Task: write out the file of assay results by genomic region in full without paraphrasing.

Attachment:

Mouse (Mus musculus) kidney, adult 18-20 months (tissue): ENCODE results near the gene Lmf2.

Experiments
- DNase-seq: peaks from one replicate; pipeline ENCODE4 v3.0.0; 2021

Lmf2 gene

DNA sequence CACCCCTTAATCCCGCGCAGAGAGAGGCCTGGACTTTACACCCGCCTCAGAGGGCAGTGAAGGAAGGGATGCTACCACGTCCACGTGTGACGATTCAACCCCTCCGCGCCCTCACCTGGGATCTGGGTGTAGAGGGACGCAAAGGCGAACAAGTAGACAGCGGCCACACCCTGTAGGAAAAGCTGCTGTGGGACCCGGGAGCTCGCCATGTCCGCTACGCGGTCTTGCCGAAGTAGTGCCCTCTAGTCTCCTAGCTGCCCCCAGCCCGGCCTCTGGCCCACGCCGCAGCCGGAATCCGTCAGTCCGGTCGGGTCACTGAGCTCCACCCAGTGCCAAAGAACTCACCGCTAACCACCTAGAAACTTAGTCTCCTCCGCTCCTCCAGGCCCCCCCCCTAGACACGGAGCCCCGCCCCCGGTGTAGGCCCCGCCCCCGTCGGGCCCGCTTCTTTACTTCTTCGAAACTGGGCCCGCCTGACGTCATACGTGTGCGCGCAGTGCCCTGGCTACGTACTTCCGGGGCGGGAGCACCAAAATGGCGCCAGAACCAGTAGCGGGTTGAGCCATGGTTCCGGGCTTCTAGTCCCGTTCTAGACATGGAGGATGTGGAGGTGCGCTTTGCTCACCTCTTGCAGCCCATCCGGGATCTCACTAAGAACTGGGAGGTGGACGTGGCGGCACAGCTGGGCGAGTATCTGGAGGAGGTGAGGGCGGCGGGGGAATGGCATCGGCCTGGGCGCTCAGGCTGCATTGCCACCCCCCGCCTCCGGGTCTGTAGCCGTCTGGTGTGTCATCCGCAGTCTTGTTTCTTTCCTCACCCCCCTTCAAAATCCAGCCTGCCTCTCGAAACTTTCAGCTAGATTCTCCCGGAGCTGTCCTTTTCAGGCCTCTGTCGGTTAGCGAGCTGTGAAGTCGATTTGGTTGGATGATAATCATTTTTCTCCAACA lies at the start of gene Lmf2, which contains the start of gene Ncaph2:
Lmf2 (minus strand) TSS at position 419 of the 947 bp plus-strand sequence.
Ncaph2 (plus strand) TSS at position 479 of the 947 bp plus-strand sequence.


Mouse (Mus musculus) kidney, adult 18-20 months (tissue): ENCODE results near the gene Lmf2.

Experiments
- DNase-seq: peaks from one replicate; pipeline ENCODE4 v3.0.0; 2021

Lmf2 gene

DNA sequence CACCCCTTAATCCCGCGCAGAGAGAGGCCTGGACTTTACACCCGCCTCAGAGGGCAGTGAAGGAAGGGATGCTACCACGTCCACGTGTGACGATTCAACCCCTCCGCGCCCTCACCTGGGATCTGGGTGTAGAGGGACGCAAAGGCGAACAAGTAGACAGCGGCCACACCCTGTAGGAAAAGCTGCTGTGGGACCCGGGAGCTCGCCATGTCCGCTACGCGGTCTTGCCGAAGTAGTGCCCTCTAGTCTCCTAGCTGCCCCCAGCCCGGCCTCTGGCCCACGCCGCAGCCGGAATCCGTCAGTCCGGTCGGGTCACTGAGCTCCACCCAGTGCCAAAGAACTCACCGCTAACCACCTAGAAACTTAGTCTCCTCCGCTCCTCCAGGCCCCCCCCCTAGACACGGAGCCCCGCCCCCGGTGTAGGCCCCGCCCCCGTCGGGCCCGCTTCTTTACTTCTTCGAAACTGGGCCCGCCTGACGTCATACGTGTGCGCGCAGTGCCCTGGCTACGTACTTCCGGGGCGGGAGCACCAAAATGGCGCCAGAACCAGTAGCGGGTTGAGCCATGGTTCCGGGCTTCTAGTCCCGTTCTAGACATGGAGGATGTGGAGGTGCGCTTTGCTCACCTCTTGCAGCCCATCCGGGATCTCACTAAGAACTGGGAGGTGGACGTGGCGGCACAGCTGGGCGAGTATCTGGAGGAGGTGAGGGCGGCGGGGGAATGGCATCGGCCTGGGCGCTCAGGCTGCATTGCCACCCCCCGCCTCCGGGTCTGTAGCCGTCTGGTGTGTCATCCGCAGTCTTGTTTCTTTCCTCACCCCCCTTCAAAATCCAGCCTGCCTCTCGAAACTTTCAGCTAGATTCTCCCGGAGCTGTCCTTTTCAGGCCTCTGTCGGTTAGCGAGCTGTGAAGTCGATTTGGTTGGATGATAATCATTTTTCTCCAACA lies at the start of gene Lmf2, which contains the start of gene Ncaph2:
Lmf2 (minus strand) TSS at position 419 of the 947 bp plus-strand sequence.
Ncaph2 (plus strand) TSS at position 479 of the 947 bp plus-strand sequence.